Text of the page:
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Iron Maiden: Rock in Rio (2002)

Live concert on the back of 'Brave New World' album, showing why they're one of the greats, performing many hits from their long career, a band at its peak.

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Iron Maiden ...
Themselves
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Himself - Lead Vocals
...
Himself - Lead & Rhythm Guitars
Janick Gers ...
Himself - Lead & Rhythm Guitars
...
Himself - Lead & Rhythm Guitars
...
Himself - Bass
Nicko McBrain ...
Himself - Drums
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Live concert on the back of 'Brave New World' album, showing why they're one of the greats, performing many hits from their long career, a band at its peak.

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20 August 2002 (USA)  »

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Effective concert film for the casual metal fan
13 August 2007 | by (United Kingdom) – See all my reviews

To mark the release of their new (at the time) album "Brave New World", heavy metal group Iron Maiden took their show to approximately ¼ million people live in Rio de Janeiro. Now, I'm not a Maiden fan although I do know a couple of their bigger hits. Mainly a lot of metal sounds the same to me but the odd time I have been to a metal concert I have found that it works well for me in a crowd. So why did I watch this film then? Well partly out of interest – I knew it is so highly rated on this site because it had been viewed by fans and I was curious as a casual viewer.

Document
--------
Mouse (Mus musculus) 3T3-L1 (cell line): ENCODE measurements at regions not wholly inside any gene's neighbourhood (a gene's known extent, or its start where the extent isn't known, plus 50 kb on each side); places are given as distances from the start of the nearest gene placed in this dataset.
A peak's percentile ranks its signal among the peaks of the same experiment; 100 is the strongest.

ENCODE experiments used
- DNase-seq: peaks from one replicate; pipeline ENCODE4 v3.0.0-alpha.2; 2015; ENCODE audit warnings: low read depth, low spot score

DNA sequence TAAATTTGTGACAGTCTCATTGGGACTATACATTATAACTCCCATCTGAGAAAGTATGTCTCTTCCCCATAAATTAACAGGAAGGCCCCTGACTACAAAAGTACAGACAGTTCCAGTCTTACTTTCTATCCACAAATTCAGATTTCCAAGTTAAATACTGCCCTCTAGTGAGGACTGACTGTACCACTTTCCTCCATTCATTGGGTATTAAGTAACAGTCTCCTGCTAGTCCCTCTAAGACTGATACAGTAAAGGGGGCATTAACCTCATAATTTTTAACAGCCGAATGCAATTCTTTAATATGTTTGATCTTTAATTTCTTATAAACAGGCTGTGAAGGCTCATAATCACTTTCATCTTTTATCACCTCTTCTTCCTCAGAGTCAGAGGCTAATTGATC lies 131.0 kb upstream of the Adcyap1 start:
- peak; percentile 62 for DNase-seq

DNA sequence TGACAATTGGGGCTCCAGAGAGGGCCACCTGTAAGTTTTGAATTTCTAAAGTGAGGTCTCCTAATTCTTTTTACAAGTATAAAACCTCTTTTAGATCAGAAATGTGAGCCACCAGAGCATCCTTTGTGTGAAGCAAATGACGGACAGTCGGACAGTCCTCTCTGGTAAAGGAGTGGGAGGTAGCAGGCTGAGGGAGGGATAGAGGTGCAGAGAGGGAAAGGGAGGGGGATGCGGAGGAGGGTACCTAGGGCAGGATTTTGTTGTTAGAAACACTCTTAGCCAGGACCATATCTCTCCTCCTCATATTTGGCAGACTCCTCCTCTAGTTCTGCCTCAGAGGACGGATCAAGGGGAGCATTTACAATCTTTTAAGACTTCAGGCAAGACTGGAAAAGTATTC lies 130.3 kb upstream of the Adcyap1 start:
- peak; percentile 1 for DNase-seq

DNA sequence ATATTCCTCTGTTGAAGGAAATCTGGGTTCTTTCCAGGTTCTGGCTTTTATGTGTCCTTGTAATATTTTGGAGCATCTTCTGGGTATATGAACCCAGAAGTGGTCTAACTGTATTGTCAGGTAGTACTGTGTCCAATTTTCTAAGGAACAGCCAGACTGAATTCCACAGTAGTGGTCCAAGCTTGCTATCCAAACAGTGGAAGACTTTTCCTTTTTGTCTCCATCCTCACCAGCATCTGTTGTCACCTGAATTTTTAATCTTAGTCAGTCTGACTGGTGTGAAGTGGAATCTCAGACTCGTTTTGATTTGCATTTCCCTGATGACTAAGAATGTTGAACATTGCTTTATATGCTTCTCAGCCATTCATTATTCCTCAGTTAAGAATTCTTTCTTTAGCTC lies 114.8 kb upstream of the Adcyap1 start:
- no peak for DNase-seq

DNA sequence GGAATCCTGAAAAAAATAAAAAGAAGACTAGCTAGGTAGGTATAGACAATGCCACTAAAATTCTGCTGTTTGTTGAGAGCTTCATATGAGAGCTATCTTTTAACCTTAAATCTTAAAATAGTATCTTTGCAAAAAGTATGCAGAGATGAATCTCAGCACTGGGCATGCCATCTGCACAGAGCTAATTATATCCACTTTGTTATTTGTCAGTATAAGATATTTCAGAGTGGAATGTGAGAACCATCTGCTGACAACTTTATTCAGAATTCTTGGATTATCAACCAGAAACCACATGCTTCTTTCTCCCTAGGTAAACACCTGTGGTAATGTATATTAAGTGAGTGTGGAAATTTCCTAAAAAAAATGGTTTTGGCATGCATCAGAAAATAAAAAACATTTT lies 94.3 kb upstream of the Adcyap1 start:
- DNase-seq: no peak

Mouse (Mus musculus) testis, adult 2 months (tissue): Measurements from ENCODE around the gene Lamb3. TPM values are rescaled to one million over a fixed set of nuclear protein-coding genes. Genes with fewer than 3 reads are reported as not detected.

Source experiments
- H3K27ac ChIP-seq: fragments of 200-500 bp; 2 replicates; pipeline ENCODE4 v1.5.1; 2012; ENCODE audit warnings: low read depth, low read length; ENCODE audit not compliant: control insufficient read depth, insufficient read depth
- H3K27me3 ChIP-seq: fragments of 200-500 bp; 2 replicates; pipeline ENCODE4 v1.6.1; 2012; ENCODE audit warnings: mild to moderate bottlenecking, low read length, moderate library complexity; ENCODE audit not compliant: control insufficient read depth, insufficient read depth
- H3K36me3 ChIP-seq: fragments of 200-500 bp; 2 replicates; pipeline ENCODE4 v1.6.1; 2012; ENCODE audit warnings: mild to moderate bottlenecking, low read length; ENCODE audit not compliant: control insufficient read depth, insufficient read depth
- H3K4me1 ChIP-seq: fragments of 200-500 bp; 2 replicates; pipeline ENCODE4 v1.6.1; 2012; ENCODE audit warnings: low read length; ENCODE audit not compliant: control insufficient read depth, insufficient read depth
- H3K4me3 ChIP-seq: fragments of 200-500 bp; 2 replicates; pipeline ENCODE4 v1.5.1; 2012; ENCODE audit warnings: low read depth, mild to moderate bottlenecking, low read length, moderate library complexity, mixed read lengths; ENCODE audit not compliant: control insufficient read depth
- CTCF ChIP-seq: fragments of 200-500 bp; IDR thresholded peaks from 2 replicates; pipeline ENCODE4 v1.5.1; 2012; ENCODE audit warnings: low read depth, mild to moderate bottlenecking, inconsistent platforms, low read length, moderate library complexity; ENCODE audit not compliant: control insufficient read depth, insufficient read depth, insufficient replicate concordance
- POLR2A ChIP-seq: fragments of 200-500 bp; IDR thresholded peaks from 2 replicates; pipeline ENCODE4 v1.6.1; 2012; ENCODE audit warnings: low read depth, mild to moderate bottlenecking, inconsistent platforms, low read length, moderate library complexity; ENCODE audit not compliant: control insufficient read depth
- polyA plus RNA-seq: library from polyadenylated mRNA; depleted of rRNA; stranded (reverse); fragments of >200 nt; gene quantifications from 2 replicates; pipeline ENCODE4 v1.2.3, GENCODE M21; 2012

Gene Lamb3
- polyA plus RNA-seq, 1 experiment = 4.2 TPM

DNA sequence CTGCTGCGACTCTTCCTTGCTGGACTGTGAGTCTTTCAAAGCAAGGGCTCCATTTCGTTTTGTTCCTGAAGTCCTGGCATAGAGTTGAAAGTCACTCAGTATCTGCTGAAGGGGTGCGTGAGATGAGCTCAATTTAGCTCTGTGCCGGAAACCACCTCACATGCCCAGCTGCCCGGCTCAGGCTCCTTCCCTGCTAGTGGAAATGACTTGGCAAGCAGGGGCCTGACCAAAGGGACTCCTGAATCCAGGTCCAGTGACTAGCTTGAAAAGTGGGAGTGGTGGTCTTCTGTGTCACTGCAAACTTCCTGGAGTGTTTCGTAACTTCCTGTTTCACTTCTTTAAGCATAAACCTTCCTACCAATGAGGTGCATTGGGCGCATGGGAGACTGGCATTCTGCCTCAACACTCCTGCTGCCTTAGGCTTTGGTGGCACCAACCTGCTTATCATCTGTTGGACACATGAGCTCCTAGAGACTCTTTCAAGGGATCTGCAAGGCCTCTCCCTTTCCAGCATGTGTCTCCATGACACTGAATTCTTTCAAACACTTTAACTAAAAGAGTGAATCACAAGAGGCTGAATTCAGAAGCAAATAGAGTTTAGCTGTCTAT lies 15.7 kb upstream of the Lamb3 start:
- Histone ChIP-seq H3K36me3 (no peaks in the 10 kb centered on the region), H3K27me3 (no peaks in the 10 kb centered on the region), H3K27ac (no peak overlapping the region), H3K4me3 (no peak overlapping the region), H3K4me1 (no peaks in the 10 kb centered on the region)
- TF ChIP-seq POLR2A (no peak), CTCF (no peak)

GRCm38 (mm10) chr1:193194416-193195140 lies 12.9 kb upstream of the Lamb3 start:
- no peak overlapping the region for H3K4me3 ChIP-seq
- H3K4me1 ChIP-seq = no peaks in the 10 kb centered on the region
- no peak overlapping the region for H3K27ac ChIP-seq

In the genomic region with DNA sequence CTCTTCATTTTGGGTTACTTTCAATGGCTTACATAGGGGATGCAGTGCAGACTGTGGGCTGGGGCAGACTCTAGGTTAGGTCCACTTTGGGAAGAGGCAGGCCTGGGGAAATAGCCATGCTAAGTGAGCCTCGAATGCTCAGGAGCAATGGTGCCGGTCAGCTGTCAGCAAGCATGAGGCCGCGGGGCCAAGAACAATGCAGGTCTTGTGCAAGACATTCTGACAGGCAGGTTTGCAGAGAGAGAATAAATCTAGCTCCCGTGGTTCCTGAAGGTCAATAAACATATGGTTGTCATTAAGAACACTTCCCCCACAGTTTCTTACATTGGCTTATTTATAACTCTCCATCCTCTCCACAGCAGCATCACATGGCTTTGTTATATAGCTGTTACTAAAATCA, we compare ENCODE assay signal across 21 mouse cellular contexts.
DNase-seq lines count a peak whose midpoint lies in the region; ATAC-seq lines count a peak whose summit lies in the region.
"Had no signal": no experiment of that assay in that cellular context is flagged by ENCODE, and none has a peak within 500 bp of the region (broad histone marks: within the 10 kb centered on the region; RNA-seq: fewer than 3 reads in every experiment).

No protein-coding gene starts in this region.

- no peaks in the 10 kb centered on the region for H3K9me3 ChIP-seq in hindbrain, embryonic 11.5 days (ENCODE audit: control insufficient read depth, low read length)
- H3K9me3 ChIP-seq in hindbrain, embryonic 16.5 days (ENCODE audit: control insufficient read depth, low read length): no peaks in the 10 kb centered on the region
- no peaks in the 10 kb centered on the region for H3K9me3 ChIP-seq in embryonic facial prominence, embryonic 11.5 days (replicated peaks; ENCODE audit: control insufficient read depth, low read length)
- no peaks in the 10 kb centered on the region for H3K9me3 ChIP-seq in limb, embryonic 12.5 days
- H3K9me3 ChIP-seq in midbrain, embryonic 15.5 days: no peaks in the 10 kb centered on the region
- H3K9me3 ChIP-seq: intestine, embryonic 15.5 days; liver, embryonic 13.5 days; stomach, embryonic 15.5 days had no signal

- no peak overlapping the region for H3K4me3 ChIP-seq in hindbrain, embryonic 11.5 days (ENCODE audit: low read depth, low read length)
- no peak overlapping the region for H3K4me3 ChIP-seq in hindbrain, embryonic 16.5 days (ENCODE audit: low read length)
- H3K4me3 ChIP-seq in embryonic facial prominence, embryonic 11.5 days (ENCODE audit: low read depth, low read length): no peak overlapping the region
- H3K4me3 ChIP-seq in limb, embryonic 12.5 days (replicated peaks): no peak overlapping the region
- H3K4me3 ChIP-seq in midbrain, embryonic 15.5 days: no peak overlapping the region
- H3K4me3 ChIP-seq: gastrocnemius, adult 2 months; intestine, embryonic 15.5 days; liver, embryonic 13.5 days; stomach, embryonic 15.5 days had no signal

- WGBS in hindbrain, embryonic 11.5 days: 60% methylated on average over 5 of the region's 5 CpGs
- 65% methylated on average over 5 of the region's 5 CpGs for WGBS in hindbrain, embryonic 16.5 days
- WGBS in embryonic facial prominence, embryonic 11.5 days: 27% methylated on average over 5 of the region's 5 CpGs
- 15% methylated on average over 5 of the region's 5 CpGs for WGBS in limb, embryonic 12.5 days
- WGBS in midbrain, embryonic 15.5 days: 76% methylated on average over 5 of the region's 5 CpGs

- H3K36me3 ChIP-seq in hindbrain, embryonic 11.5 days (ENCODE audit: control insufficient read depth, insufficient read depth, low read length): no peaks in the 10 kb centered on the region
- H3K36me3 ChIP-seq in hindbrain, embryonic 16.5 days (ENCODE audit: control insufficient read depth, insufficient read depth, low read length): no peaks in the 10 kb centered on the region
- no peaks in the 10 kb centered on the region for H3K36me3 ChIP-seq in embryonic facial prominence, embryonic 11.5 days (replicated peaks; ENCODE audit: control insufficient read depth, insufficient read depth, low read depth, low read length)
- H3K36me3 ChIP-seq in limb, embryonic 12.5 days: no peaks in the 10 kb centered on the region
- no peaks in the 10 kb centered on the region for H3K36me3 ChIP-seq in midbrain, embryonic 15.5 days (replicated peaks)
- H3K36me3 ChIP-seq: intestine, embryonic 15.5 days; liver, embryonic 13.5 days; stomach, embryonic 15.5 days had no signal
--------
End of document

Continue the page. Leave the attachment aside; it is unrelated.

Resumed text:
However my main reason for watching it was because earlier this week I watched Alice Cooper live in 1975 and enjoyed seeing the clichés that Spinal Tap spoofed being presented as real. However it did make me think about how stadium rock has grown from there to where it is now – and Iron Maiden are a fine example of what it means today. So where Cooper had people dressed in monster suits running over his stage, Maiden have a massive wicker man and hundreds or thousands of people in a state of the art show. Of course it helps to be a fan but if you do like metal even slightly then this gig is roundly good – you don't really need to specifically like Iron Maiden.

For the casual viewer the gig is impressive anyway because of the scale of it but it did also give me enjoyment in seeing the modern rock clichés being played out (and I don't mean clichés in a negative way). So we get sweat, big hair, the wide-foot guitar playing stance and so on. It all suits the atmosphere of energy and friendly aggression from the crowd and I found the music more enjoyable than I probably would if I had just been listening to the studio album. The band themselves may be clichés but they do have great stage presence – Dickinson in particular runs the stage well and seems able to control a crowd this size.

Overall then, understandably popular with fans but interesting enough for the casual viewer. The stadium rock clichés are in full effect and the heavy metal tracks all work well within the context of a massive crowd. I probably enjoyed it more due to the juxtaposition with the Alice Cooper concert but it is still an effect concert film.


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